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Will Kestra change hands again in latest private equity play?

Kestra Financial may be on the market for prospective bidders again — just 2 1/2 years after private equity firm Stone Point Capital purchased the independent broker-dealer.

Stone Point retained the same team from Goldman Sachs that advised Cetera Financial Group in the $1.7 billion sale of the IBD network’s majority stake to Genstar Capital earlier this year, according to a report from InvestmentNews. Bidding may start as early as next week, the report states.

Kestra Financial revenue

Neither Stone Point nor Kestra, which has 2,300 advisors across the firm and its subsidiaries H. Beck and Kestra Private Wealth Services, have confirmed it.

Recently, CEO James Poer invited Financial Planning to tour Kestra’s home office in Austin, Texas, where he dismissed industry criticism of PE firms as temporary owners looking to monetize their investments quickly.

“A good private equity firm should want return on their investment,” Poer said last month. “That doesn’t really change anything for the advisors that are served. It’s capital structure, that’s it.”

Representatives for Goldman declined to comment, while representatives for Kestra and Stone Point did not immediately return requests for comment.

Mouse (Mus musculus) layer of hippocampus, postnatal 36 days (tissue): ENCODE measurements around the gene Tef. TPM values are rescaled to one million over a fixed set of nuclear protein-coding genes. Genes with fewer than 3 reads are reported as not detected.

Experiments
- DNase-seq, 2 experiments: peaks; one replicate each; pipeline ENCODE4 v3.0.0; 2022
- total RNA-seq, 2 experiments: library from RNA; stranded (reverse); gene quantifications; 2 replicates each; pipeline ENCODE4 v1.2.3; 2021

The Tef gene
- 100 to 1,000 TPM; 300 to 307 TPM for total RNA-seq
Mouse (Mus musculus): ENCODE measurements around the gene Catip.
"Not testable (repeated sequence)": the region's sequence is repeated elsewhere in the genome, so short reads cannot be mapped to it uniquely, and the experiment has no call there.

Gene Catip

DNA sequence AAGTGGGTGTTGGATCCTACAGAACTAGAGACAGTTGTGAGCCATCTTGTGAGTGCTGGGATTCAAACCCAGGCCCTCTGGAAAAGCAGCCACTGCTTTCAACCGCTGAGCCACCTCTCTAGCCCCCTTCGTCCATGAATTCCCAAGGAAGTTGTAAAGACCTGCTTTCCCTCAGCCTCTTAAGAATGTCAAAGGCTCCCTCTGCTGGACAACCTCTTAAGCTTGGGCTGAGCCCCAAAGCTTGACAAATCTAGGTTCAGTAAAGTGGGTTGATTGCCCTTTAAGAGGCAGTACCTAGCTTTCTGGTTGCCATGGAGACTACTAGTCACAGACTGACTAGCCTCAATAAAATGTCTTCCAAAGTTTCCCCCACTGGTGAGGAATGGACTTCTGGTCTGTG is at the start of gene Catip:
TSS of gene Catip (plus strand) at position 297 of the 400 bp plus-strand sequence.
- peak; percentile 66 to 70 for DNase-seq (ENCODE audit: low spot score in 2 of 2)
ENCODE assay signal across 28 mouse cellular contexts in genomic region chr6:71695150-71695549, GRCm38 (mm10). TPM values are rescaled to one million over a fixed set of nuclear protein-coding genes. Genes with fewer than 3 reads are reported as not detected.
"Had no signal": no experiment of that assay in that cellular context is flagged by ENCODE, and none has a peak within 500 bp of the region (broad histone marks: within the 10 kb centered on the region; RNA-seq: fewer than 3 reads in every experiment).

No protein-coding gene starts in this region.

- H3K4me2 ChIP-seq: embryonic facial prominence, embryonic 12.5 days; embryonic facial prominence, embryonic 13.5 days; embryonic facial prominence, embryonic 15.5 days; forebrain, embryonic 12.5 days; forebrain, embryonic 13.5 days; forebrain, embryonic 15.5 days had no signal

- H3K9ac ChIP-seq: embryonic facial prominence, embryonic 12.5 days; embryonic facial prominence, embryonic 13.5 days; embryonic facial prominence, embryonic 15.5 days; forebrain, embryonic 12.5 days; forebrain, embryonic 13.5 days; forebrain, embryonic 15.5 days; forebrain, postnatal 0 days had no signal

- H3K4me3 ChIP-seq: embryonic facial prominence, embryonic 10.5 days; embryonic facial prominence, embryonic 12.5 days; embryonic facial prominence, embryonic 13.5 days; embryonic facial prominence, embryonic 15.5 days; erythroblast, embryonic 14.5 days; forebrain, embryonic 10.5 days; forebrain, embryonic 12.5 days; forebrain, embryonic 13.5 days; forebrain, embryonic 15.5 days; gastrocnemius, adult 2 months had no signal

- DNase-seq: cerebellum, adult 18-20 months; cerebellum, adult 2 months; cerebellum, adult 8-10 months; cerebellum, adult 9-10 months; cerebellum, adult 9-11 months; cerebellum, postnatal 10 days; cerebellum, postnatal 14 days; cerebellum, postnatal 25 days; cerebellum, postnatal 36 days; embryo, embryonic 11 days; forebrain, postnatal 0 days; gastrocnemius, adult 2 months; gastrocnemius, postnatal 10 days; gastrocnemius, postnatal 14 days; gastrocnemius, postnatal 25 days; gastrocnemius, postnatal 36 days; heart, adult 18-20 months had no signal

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PE buyers are fueling record M&A activity in wealth management for the past five years, and transactions are on pace to reach another record this year at more than 180, according to consulting firm Echelon Partners. The total number of IBDs has fallen by more than a quarter over the past decade.

Kestra may not demand a price as high as the reported tag for Cetera, but similarly-sized firms have commanded several hundreds of millions of dollars in recent deals. The firm has never stated publicly what Stone Point paid for it in June 2016 — or what it paid for H. Beck last December.

“Our business model is designed to team up with experienced management teams poised for even greater success, and Kestra is no exception,” Stone Point CEO Chuck Davis said in a statement on the closing of the firm’s deal to buy the former NFP Advisor Services from insurance company NFP.

Kestra and Kestra PWS generated $475.4 million in revenue last year, a 12% rise from 2016, according to the firm’s responses in the annual FP50 survey of the largest IBDs. Kestra is the No. 14 IBD, while H. Beck is No. 38, with $114.7 million in 2017 revenue.

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